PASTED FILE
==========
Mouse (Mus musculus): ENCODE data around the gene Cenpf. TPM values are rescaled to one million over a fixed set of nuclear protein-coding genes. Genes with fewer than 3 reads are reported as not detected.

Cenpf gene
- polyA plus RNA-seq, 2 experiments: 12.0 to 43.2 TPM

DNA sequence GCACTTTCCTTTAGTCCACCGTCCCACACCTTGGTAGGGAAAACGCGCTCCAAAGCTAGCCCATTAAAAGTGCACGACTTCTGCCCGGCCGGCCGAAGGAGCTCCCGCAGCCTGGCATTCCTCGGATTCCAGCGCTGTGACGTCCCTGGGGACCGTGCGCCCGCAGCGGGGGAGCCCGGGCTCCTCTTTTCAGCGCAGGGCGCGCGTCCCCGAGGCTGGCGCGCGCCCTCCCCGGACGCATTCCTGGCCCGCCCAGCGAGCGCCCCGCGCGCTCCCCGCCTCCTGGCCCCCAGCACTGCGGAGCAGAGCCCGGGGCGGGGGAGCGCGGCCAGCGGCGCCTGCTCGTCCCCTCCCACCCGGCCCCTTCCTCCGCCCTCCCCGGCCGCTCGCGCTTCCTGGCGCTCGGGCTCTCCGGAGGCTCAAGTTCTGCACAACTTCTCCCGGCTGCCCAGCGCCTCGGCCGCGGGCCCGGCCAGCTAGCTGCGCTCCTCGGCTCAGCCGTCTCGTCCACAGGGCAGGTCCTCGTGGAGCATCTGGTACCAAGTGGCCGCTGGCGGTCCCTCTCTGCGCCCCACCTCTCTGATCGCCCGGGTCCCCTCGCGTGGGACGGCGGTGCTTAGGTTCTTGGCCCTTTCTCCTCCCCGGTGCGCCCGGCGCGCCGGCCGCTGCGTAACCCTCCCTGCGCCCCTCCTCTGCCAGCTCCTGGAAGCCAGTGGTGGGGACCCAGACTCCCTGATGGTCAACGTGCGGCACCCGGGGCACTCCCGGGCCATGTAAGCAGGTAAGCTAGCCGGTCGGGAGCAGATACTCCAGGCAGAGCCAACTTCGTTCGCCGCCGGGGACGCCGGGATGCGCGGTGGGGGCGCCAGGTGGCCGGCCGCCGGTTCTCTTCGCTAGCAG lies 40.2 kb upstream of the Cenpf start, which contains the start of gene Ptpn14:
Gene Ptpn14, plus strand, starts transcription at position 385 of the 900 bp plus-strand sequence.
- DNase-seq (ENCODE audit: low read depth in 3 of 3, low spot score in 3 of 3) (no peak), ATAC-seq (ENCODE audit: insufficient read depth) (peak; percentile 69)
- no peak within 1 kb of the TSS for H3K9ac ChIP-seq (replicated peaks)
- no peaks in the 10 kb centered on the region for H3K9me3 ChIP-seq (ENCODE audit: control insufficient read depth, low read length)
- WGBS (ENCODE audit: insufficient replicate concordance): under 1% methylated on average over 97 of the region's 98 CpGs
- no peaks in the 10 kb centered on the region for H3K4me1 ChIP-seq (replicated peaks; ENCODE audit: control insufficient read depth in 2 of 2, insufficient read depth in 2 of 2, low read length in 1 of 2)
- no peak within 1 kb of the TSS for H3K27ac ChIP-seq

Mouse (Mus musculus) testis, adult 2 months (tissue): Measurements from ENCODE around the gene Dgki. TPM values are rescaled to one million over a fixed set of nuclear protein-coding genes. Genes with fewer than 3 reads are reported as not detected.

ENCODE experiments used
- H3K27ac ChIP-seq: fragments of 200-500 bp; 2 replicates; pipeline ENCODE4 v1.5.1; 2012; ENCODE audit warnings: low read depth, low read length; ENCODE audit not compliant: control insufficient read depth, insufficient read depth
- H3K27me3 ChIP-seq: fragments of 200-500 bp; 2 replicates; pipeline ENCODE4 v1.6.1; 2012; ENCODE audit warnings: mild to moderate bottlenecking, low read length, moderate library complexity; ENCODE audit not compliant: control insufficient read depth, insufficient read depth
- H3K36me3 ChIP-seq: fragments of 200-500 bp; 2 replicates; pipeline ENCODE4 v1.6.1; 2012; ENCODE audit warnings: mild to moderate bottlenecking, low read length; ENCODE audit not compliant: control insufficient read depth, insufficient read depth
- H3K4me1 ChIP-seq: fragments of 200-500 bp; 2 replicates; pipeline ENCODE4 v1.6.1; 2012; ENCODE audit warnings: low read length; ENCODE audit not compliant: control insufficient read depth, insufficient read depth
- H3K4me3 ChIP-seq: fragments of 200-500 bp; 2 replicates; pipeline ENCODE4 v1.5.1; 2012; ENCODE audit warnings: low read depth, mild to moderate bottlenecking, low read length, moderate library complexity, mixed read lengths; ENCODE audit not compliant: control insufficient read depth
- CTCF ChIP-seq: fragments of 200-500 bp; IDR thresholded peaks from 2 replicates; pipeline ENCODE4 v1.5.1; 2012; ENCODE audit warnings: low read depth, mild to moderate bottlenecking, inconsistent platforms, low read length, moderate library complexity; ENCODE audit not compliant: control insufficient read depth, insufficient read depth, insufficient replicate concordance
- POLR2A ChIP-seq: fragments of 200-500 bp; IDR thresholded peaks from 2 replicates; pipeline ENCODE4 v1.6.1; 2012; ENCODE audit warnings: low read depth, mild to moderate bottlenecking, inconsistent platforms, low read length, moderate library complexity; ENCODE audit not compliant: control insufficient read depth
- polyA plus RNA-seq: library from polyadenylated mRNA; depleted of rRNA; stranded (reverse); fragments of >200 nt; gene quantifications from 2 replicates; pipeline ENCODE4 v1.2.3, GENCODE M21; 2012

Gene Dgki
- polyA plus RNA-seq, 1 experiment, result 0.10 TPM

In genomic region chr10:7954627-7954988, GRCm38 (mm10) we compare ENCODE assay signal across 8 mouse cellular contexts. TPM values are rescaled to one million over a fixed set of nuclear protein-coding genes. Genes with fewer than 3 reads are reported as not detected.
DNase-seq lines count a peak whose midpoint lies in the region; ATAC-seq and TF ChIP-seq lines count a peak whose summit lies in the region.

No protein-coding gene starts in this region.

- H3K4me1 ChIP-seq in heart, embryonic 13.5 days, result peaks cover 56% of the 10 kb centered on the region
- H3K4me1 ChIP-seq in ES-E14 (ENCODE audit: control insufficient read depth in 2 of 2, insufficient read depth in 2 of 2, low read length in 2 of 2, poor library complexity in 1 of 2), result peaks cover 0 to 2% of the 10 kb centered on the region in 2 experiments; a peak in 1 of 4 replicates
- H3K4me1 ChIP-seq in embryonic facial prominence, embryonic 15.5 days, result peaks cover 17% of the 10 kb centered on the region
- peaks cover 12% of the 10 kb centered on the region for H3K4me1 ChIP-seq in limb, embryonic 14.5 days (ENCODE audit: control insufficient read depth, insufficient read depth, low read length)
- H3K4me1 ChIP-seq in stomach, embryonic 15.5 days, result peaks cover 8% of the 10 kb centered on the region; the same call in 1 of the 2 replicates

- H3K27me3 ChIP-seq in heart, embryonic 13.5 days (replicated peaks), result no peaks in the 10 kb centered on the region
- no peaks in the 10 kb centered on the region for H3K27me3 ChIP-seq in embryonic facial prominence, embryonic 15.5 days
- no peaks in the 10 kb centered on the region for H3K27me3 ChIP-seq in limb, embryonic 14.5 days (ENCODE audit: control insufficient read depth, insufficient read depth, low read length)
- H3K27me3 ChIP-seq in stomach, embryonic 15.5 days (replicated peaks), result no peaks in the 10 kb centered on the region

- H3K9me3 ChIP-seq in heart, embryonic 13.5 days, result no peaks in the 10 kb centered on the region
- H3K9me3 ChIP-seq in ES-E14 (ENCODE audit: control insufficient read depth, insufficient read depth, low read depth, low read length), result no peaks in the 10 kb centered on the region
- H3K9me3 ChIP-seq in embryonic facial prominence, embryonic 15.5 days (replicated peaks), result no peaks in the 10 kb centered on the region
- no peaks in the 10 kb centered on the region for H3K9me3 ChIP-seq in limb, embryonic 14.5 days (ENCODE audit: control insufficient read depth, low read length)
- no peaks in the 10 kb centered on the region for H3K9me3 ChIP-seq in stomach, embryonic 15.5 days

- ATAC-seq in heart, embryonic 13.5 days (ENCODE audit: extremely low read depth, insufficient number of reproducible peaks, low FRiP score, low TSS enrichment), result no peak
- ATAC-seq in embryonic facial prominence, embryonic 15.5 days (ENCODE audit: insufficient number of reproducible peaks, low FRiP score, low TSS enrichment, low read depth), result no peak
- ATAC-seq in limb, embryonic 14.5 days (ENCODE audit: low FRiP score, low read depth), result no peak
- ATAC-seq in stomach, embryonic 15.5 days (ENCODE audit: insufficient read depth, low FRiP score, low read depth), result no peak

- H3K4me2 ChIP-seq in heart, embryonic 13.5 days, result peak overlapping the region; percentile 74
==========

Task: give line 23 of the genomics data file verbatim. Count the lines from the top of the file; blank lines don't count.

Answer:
- polyA plus RNA-seq, 1 experiment, result 0.10 TPM